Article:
By Patrick M. McCue, DVM, PhD,
Diplomate American College of Theriogenologists
An owner or farm manager generally does not know in advance which foal will need supplemental colostrum. An on-site supply of frozen colostrum can be critical for the health of a valuable neonate.
The best colostrum donors are mares that have had one or more foals and are 4-15 years of age. Vaccination 4 to 6 weeks prior to foaling will increase antibody content of colostrum and consequently increase the quality of colostrum to be collected for storage. Colostrum volume and quality are not as good from young maiden mares or older mares. Mares that have dripped milk for several hours prior to foaling may not have a large volume of good quality colostrum remaining in their udder and may not make suitable donors for a colostrum bank. Colostrum should not be saved from a mare with a history of having a foal affected by neonatal isoerythrolysis (NI or Jaundice Foal Syndrome) or that died from unknown causes within the first few days after birth.
Good quality colostrum is thick, yellow in color and sticky in texture. Poor quality colostrum is often watery, white in color and non-viscous in texture. Colostrum quality (i.e. antibody content) can be estimated using a Brix or sugar refractometer. Good quality colostrum will have a refractive index of ³ 23 % when using a sugar refractometer. Brix refractometers are easy to use, require a minimum of colostrum (i.e. one drop) and results are highly correlated with IgG concentrations as determined by laboratory testing.
Ideally, colostrum to be banked should also be tested for the presence of anti-RBC antibodies, to prevent the possibility of inducing neonatal isoerythrolysis in a foal receiving stored colostrum. Testing for NI antibodies can be performed at the University of Kentucky and the University of California, Davis.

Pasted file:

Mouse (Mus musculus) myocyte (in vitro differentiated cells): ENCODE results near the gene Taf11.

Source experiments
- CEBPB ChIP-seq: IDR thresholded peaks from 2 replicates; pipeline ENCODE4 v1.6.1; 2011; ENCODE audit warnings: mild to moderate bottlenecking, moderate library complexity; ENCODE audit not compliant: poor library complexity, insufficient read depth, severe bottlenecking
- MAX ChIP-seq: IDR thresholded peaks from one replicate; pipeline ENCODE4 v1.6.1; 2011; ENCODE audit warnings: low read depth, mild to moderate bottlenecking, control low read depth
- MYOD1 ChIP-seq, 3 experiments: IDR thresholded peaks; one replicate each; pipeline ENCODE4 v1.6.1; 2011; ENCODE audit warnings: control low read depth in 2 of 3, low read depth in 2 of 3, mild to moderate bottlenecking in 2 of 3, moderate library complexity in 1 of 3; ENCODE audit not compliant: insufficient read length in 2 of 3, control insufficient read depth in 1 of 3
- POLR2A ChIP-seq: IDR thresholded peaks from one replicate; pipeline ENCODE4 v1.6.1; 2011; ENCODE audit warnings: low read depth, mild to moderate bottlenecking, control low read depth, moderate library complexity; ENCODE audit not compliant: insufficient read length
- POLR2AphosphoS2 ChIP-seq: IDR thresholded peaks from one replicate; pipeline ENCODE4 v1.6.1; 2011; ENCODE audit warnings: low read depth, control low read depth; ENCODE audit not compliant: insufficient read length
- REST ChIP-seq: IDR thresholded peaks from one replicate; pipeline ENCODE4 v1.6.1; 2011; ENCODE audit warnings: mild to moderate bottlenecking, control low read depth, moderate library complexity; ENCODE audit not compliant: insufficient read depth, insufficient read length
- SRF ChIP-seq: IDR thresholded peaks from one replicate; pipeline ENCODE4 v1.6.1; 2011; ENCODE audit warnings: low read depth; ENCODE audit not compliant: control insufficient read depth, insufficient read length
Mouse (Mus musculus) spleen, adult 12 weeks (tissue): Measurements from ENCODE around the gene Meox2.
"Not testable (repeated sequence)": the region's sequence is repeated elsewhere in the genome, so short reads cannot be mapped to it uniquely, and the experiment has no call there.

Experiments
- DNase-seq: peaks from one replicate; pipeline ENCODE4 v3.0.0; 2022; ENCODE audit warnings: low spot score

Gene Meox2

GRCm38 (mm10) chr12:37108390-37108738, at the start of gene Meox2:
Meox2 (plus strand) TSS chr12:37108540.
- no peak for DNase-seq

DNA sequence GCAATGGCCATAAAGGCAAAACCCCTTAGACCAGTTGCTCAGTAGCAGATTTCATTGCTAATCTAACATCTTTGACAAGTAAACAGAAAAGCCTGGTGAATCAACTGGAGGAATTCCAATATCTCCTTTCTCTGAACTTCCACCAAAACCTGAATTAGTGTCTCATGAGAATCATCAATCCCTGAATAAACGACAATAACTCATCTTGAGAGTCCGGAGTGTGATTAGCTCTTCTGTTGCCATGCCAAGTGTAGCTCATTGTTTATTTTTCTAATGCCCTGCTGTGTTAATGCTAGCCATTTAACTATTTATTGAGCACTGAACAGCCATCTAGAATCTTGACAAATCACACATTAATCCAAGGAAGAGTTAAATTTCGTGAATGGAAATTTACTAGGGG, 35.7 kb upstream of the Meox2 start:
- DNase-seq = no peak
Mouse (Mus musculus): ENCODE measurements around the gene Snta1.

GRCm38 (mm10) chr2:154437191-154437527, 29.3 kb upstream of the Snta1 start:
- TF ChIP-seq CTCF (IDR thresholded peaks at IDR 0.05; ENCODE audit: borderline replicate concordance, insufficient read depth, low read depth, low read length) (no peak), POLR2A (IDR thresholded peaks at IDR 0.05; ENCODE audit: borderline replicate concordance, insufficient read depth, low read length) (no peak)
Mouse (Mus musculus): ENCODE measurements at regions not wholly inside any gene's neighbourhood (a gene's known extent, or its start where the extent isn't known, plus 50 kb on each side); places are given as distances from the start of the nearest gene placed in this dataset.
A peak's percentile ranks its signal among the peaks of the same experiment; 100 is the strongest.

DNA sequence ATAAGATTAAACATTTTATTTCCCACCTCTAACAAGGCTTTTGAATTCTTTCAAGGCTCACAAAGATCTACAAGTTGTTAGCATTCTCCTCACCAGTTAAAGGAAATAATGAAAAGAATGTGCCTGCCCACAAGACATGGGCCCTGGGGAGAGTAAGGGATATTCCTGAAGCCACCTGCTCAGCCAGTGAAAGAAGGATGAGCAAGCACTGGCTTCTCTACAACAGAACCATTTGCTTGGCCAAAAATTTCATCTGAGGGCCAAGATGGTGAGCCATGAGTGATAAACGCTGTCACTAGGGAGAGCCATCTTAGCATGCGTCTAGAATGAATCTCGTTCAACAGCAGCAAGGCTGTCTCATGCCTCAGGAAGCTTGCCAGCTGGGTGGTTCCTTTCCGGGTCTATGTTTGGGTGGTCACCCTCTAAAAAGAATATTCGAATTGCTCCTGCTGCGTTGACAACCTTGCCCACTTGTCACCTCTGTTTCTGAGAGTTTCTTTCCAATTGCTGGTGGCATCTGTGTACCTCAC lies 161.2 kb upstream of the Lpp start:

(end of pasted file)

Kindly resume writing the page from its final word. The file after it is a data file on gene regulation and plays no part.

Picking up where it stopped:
The technique for harvesting colostrum is relatively simple. The udder of the mare should be washed with warm water and soap to remove debris and bacteria. It is recommend that colostrum be collected from one side of the mammary gland from a donor mare in the first hour after foaling before her foal has nursed. A total of 8 to 16 oz may be safely harvested from the mare without adversely affecting the ability of the newborn foal to acquire sufficient colostrum for adequate passive transfer of antibodies.
Stripping or milking colostrum by hand directly into a clean glass or plastic measuring cup 16 to 32 oz in capacity will make it easy to evaluate the volume that has been collected. Alternatively, colostrum can be harvested using an inverted 60 ml syringe as a simple milking device. To make the unit, cut the tip off of a 60 ml plastic syringe. Reverse the syringe plunger (i.e. insert the plunger into the end the tip was removed from) and place the flared end of the syringe over the mare’s teat snug against the udder. A gently pull on the plunger will create suction and draw colostrum down into the syringe. The colostrum in the syringe is then transferred into a larger measuring cup and the process repeated until the desired volume is obtained.
Harvested colostrum should be passed through a gauze filter or new cheesecloth into a storage container. Colostrum should be stored in 8 to 16 oz plastic bottles labeled with the donor mare’s name, collection date and colostrum quality. Glass bottles or plastic freezer bags are not recommended for storage of frozen colostrum. Frozen equine colostrum can be safely stored for 1-2 years in a standard -20o C freezer. Colostrum should be harvested each breeding season to replenish the colostrum bank with a fresh supply. Colostrum that is > 1 year old can be used to supplement at-risk foals on the farm.
Frozen colostrum should be thawed in a water bath at room temperature. Thawing in hot water or in a microwave will destroy the antibodies and render the colostrum useless.
Colostrum is considered to be ‘liquid gold’ by horse breeders and veterinarians alike. Making deposits in the bank early and often during a breeding season will provide dividends for years to come.
Animal Reproduction Systems